Historic decision could remove US from risky environmental manipulation
President Donald Trump stuck a knife in what the mainstream media likes to label the “Obama legacy” by withdrawing from the Paris Climate Accord, calling it “a massive redistribution of United States’ wealth to other countries.”
“It’s to give their country an economic edge over the United States. That’s not going to happen while I’m president. I’m sorry,” Trump explained to the press.
The withdraw means the United States will not take part in the voluntary actions each participating nation will take in order to lower greenhouse gas emissions for the sake of mitigating climate change. It also could divorce the U.S. from cooperating in highly controversial methods of battling climate change, such as geoengineering.
Geoengineering is defined as the deliberate large-scale manipulation of an environmental process that affects the earth’s climate, in an attempt to counteract the effects of global warming.
The most notable form of geoengineering is deflecting the sun’s energy in a process called Solar Radiation Management (SRM). SRM involves the redirection of solar radiation back toward the sun and away from the Earth’s surface by injecting sulfates and other microscopic particles into the atmosphere.
According to David A. Dana of The Conversation, Trump’s withdraw from the Paris Accord may have just hampered cooperative efforts of international states to advance the geoengineering of the planet.
While the withdrawal undoubtedly will impede efforts to reduce global greenhouse gas emissions – and very regrettably so – it may have a negative effect on another area of global climate negotiation: geoengineering.
Geoengineering, in the form of deflecting the sun’s energy, has been discussed as a technologically feasible, yet highly risky, near-term response to the rapid warming of the planet. The only reasonable, and indeed sane, way for the debate over the contentious question of geoengineering to proceed is in the context of inclusive, transparent, reasoned international cooperation – the same process that led to the Paris Agreement.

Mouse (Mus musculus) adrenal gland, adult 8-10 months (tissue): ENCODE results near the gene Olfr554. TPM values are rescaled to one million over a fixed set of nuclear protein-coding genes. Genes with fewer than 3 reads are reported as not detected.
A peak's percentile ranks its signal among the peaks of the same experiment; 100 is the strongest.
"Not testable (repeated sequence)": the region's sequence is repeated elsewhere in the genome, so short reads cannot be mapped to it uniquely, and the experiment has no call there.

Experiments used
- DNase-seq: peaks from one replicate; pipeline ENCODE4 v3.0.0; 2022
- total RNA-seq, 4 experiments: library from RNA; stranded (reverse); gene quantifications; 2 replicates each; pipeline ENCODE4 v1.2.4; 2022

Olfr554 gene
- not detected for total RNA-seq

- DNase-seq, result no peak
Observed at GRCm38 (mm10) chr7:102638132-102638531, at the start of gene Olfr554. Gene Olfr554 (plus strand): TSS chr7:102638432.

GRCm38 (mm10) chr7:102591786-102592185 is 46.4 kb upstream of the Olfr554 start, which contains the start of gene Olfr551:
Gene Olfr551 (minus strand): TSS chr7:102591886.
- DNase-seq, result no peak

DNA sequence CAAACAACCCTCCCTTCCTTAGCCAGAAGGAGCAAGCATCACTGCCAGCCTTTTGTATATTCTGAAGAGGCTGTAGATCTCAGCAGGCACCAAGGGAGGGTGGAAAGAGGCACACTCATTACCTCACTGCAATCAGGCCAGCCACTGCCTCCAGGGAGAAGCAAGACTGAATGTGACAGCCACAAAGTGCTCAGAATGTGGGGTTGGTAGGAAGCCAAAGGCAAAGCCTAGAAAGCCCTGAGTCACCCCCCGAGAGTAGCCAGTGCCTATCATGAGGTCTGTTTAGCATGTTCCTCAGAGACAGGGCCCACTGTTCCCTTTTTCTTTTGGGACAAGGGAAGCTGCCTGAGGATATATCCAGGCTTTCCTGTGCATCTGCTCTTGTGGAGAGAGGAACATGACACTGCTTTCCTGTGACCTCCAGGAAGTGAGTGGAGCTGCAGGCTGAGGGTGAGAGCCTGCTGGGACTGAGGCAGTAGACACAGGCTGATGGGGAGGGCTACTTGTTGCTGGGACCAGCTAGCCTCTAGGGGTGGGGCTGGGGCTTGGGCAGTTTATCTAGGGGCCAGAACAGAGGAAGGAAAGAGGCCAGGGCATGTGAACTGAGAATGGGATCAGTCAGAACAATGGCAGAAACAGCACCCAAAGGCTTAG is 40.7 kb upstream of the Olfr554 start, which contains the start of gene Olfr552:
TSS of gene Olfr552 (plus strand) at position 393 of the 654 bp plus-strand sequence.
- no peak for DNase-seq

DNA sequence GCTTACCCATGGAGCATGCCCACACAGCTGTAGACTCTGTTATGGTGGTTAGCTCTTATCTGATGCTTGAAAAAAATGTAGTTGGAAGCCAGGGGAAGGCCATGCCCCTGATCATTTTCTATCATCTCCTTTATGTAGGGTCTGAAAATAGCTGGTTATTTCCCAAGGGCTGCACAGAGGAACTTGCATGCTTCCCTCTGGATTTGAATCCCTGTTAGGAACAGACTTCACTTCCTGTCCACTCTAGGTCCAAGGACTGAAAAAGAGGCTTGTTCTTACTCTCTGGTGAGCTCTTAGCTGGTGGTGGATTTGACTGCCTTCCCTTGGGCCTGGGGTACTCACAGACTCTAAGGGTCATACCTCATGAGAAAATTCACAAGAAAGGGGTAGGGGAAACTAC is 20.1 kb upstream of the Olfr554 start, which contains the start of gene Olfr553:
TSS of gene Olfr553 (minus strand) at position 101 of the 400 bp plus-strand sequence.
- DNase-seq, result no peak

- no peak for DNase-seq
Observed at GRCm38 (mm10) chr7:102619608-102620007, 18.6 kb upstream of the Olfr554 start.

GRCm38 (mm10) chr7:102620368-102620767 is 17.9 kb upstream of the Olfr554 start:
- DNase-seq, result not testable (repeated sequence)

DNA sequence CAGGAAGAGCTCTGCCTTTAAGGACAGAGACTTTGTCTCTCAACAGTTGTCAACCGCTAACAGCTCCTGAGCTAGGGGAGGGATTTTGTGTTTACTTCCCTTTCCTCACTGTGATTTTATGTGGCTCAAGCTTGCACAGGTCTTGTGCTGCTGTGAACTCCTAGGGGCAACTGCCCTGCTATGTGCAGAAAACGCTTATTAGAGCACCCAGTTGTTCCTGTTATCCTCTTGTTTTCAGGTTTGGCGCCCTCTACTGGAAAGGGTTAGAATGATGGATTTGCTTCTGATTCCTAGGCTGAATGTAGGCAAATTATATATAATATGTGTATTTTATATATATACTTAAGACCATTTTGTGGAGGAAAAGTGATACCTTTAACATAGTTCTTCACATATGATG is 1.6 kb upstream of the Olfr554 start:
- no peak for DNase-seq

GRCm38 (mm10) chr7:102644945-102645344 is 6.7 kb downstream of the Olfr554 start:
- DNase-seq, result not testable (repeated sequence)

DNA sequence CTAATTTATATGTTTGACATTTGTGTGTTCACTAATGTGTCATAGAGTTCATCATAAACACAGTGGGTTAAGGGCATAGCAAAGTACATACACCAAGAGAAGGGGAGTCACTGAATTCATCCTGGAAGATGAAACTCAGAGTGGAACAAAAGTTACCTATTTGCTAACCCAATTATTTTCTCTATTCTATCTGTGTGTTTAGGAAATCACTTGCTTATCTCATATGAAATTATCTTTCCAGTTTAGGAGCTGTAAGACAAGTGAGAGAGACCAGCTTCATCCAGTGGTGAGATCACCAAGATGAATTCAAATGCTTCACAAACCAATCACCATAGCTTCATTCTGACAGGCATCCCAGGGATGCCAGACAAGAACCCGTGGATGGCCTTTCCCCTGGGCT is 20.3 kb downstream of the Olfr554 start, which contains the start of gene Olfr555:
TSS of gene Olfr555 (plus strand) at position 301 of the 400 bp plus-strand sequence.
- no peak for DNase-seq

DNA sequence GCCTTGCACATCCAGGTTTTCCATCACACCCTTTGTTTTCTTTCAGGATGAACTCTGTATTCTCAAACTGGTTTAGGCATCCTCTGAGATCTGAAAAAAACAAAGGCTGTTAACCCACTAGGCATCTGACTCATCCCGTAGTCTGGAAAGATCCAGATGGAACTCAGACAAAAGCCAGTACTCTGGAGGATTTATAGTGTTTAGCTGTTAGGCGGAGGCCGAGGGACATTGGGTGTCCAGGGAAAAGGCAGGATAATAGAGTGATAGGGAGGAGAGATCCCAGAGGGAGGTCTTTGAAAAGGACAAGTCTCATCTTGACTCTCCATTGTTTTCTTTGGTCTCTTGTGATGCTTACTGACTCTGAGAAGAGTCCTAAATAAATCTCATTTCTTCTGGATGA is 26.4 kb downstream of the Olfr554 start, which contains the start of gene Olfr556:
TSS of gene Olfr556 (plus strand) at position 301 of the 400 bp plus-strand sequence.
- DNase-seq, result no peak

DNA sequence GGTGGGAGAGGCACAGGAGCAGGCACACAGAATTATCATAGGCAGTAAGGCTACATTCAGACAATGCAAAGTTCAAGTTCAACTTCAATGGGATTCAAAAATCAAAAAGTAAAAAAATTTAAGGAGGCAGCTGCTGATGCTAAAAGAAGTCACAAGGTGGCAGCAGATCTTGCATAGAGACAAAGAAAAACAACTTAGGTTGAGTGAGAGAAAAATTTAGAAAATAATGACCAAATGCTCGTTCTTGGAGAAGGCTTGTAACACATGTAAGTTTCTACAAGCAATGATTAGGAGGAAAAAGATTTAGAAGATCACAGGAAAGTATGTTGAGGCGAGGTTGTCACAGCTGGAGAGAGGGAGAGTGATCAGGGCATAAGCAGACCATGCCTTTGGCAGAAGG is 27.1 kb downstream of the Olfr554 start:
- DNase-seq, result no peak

Yet the Trump withdrawal has weakened the very institution that could be the most viable nexus for such international cooperation.
Dana goes on to explain that Geoengineering could have devastating consequences, including the disruption of weather patterns across vast swaths of the world and the weaponization of the weather.
According to Dana, the withdraw could also spark a “wild west” scenario in which there is no oversight of the injection of reflective material into the atmosphere.
Will the debate about, research into and (if it ever happens) deployment of SRM be a matter of the “Wild West”? That is, will it be a matter of whatever a country or even non-state actor wants to do, perhaps even partially in secret? Or will it rather be a matter of considered, transparent, inclusive decision-making by the international community as a whole?
While many are under the impression that SRM projects – better known to the average person as chemtrails – are already happening on a planetary scale, the United States withdraw from the Paris Accord may have just delayed the openly admitted, full-scale deployment of the highly risky technique.
Recently there has been numerous reports of geoengineering experiments taking place inside the United States.
Scientists from Harvard are set to send aerosol injections 20km up into the earth’s stratosphere in the world’s biggest solar geoengineering program to date, reported the Guardian in March. The experiment aims to establish whether the technology can safely simulate the atmospheric cooling effects of a volcanic eruption and will cost $20m.
NASA was also set to conduct its own geoengineering experiment by creating artificial, colorful clouds as a way to study auroras and the ionosphere. The plan, which was planned for this week, ultimately was canceled.